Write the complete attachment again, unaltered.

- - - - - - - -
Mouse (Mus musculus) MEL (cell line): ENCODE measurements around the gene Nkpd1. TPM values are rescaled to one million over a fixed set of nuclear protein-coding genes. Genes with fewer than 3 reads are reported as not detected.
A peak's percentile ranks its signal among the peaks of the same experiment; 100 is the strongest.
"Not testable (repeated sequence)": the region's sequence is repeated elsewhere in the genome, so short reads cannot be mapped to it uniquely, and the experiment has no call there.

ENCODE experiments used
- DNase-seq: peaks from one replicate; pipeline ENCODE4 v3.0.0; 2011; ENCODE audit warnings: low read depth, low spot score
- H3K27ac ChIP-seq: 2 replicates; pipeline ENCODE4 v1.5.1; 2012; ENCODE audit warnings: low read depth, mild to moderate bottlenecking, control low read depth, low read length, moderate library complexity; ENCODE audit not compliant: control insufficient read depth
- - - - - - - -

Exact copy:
Mouse (Mus musculus) MEL (cell line): ENCODE measurements around the gene Nkpd1. TPM values are rescaled to one million over a fixed set of nuclear protein-coding genes. Genes with fewer than 3 reads are reported as not detected.
A peak's percentile ranks its signal among the peaks of the same experiment; 100 is the strongest.
"Not testable (repeated sequence)": the region's sequence is repeated elsewhere in the genome, so short reads cannot be mapped to it uniquely, and the experiment has no call there.

ENCODE experiments used
- DNase-seq: peaks from one replicate; pipeline ENCODE4 v3.0.0; 2011; ENCODE audit warnings: low read depth, low spot score
- H3K27ac ChIP-seq: 2 replicates; pipeline ENCODE4 v1.5.1; 2012; ENCODE audit warnings: low read depth, mild to moderate bottlenecking, control low read depth, low read length, moderate library complexity; ENCODE audit not compliant: control insufficient read depth